Brandon Frere is either the unluckiest debt relief executive or the first of a trend of debt relief company executives hit with criminal charges.
Brandon was the guy behind American Financial Benefits Center (AFBC).
Like other companies, AFBC first appeared on this site as a result of consumers sending in their junk mail to me.
The marketing pieces looked just as questionable as many other student loan assistance marketing efforts. AFBC was not a standout in that category, just middle of the road dubious.
AFBC took an unusual position of going back after the Federal Trade Commission (FTC) in an effort to maybe stop the FTC from taking action against American Financial Benefits Center, Ameritech Financial, Financial Education Benefits Center, and Brandon Frere.
In the court document filed, AFBC stated,”Plaintiffs are ready and willing to defend their practices. However, the FTC’s action has affected an entire industry group and demanded unquestioned conformity that poses immediate threats.”
You can see my take on that tactic, here.
The AFBC situation led to a Receiver taking control of the enterprise. The FBI took an interest in the situation. And here is where it gets worrisome for other debt relief providers.
Up to this point, the AFBC action appeared to be your run-of-the-mill meltdown-shutdown by a regulator. The company was taken over by a Receiver and was going to have to hand back some money while other funds were quietly moved.
The FBI took notice and Brandon Frere was arrested at the airport as he was scheduled to fly to Mexico after transferring $400,000.
In this document, the FBI against said, “Based on the timing of Frere’s international travel, his recent substantial transfers of money, millions of dollars in funds that Frere has already transferred overseas, and the issuance of the Preliminary Injunction on November 29, 2018, I believe Frere is a significant flight risk and may be in the process of fleeing the country to avoid criminal prosecution and/or the consequences of the FTC’s fraud action against him.”
Brandon was arrested at the airport and eventually was released from prison to sit under house arrest at his parent’s house.
Frere was facing a couple of decades in jail when he was arrested.
It seems what landed Brandon Frere in criminal hot water is something that other debt relief company executives could be charged with. Frere pled guilty and a sentencing guideline document just out states he has entered into a plea agreement with the government.
The document states, “In the plea agreement, the government and the defendant agreed that a concurrent sentence of 42 months of imprisonment would be an appropriate sentence.”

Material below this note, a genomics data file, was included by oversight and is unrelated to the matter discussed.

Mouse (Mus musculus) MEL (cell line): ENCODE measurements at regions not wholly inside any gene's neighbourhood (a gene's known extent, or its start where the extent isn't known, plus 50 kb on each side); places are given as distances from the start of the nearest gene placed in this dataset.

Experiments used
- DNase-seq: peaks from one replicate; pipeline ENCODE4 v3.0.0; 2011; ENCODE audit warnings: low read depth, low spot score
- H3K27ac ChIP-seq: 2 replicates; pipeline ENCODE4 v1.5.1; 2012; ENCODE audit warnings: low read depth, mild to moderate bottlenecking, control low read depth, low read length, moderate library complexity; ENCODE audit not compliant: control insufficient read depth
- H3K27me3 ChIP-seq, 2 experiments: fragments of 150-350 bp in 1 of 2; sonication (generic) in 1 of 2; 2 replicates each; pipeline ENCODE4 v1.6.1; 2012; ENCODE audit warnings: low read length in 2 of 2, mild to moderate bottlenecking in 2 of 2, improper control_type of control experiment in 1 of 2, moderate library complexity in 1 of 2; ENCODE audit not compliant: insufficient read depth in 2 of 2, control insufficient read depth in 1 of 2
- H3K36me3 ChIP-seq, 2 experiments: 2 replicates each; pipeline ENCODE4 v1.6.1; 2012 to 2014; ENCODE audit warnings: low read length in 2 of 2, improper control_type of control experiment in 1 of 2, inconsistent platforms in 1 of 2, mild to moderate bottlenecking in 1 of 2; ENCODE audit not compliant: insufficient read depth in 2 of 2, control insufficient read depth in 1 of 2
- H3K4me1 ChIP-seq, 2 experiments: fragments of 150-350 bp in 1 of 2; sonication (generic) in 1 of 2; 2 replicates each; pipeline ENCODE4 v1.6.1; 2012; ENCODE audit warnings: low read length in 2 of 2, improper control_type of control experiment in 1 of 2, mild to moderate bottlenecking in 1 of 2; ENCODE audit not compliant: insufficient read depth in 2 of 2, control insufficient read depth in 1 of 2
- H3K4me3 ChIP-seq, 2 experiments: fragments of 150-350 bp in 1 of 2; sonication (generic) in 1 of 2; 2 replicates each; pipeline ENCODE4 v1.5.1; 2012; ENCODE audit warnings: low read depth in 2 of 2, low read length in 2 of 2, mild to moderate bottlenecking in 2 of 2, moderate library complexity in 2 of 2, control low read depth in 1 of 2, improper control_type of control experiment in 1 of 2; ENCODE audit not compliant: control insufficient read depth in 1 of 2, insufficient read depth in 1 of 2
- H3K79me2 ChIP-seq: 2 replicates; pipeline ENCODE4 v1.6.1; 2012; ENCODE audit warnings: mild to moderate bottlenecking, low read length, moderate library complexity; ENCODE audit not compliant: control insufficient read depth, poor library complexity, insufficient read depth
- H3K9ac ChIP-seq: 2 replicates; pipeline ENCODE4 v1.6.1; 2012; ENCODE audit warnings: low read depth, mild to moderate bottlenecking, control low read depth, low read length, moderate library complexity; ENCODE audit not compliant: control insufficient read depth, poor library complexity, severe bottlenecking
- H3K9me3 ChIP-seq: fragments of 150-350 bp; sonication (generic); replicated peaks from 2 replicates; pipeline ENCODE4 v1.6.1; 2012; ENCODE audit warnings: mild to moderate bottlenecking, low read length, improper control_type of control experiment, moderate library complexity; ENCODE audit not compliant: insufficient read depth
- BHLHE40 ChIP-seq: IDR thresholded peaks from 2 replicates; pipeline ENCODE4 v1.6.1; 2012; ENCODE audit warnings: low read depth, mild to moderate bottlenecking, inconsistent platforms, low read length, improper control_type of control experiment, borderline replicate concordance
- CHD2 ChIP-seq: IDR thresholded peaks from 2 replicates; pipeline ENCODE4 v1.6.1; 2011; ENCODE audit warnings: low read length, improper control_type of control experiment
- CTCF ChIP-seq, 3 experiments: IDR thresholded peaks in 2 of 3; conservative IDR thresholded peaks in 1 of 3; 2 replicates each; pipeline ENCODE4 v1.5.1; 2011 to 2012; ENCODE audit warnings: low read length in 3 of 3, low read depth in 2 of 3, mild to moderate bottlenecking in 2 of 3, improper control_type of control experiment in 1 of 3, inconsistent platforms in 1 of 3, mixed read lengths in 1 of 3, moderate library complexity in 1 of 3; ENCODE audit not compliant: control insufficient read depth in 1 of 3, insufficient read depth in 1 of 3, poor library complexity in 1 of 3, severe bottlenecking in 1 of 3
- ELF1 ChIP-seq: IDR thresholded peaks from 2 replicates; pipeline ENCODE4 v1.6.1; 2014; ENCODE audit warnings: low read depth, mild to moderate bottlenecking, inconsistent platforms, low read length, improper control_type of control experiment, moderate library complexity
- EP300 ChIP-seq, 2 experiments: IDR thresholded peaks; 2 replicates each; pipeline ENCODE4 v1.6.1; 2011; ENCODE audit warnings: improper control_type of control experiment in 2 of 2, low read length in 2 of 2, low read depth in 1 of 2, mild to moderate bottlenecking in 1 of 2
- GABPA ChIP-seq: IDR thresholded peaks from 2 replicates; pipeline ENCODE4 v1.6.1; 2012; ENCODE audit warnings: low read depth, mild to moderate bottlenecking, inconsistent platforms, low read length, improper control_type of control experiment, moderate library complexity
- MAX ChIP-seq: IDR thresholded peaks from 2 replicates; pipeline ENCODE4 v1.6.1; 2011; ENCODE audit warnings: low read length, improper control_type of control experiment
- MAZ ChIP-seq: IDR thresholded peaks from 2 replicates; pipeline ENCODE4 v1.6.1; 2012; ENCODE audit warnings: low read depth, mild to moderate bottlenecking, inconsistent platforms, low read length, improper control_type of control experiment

As a result of Frere’s student loan assistance operation, he is going to jail for wire fraud and money laundering. It appears the sentence agreed to is 43 months in Club Fed and three years probation.
What makes this case very different than others is it appears Brandon Frerestood up to his misdeeds and is accepting responsibility for his actions.
“The parties have agreed upon a significant custodial sentence of 42 months to be followed by three years of supervised release. U.S. Probation supports the agreed-upon resolution. The jointly recommended sentence balances the defendant’s egregious fraud with his almost immediate preindictment acceptance of responsibility and his substantial cooperation in identifying assets laundered overseas. The defendant has also agreed to pay full restitution, to be determined at a separate restitution hearing post-sentencing. All of which will save years of potential domestic and international litigation and is intended to accelerate recovery for the victims while at the same time providing just punishment by ensuring the defendant will remain incarcerated for years. The sentence jointly recommended by the parties and U.S. Probation is therefore reasonable and appropriate under the circumstances, and is sufficient, but not greater than necessary, to achieve the goals of sentencing.”
That is certainly refreshing and Frere should be given a pat on the back for that. As a real estate investor told a group I was with, “If you swim with the sharks, don’t cry when you get bit.”
Not that anyone cares what my personal opinion is but Frere going to prison doesn’t bring me any happiness. I would much rather have these difficult lessons learned or appreciated before misleading debt relief services are sold to consumers. Stepping back in time to avoid AFBC would have left Brandon, consumers, and his parents less financially hurt, embarrassed, and/or ashamed.